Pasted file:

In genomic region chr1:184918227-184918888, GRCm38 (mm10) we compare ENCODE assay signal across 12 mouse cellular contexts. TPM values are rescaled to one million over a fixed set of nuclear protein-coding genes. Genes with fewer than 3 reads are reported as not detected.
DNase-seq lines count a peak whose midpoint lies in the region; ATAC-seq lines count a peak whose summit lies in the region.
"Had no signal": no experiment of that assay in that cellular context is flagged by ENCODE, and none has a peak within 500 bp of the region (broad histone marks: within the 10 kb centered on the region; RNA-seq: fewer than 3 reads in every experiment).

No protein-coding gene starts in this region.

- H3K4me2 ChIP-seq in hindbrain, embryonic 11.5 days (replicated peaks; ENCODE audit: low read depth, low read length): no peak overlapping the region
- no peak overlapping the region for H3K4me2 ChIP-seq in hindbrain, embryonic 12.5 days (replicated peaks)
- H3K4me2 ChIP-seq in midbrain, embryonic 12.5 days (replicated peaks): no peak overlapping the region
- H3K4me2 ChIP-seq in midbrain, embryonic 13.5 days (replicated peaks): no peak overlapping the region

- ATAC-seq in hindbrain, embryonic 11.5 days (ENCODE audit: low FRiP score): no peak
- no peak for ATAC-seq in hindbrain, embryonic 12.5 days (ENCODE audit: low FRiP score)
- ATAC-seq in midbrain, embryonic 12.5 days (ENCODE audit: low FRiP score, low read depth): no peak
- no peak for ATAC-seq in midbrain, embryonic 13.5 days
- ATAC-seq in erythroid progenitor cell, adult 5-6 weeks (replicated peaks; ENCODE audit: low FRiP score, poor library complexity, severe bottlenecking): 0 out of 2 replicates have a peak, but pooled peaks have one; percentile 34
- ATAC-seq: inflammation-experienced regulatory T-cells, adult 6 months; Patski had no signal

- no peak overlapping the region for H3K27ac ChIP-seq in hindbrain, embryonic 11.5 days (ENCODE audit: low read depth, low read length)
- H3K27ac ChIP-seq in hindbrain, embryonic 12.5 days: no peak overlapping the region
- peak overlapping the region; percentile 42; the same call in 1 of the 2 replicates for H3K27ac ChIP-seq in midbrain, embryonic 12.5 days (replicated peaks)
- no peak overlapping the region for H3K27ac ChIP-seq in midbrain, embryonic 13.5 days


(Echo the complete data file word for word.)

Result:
In genomic region chr1:184918227-184918888, GRCm38 (mm10) we compare ENCODE assay signal across 12 mouse cellular contexts. TPM values are rescaled to one million over a fixed set of nuclear protein-coding genes. Genes with fewer than 3 reads are reported as not detected.
DNase-seq lines count a peak whose midpoint lies in the region; ATAC-seq lines count a peak whose summit lies in the region.
"Had no signal": no experiment of that assay in that cellular context is flagged by ENCODE, and none has a peak within 500 bp of the region (broad histone marks: within the 10 kb centered on the region; RNA-seq: fewer than 3 reads in every experiment).

No protein-coding gene starts in this region.

- H3K4me2 ChIP-seq in hindbrain, embryonic 11.5 days (replicated peaks; ENCODE audit: low read depth, low read length): no peak overlapping the region
- no peak overlapping the region for H3K4me2 ChIP-seq in hindbrain, embryonic 12.5 days (replicated peaks)
- H3K4me2 ChIP-seq in midbrain, embryonic 12.5 days (replicated peaks): no peak overlapping the region
- H3K4me2 ChIP-seq in midbrain, embryonic 13.5 days (replicated peaks): no peak overlapping the region

- ATAC-seq in hindbrain, embryonic 11.5 days (ENCODE audit: low FRiP score): no peak
- no peak for ATAC-seq in hindbrain, embryonic 12.5 days (ENCODE audit: low FRiP score)
- ATAC-seq in midbrain, embryonic 12.5 days (ENCODE audit: low FRiP score, low read depth): no peak
- no peak for ATAC-seq in midbrain, embryonic 13.5 days
- ATAC-seq in erythroid progenitor cell, adult 5-6 weeks (replicated peaks; ENCODE audit: low FRiP score, poor library complexity, severe bottlenecking): 0 out of 2 replicates have a peak, but pooled peaks have one; percentile 34
- ATAC-seq: inflammation-experienced regulatory T-cells, adult 6 months; Patski had no signal

- no peak overlapping the region for H3K27ac ChIP-seq in hindbrain, embryonic 11.5 days (ENCODE audit: low read depth, low read length)
- H3K27ac ChIP-seq in hindbrain, embryonic 12.5 days: no peak overlapping the region
- peak overlapping the region; percentile 42; the same call in 1 of the 2 replicates for H3K27ac ChIP-seq in midbrain, embryonic 12.5 days (replicated peaks)
- no peak overlapping the region for H3K27ac ChIP-seq in midbrain, embryonic 13.5 days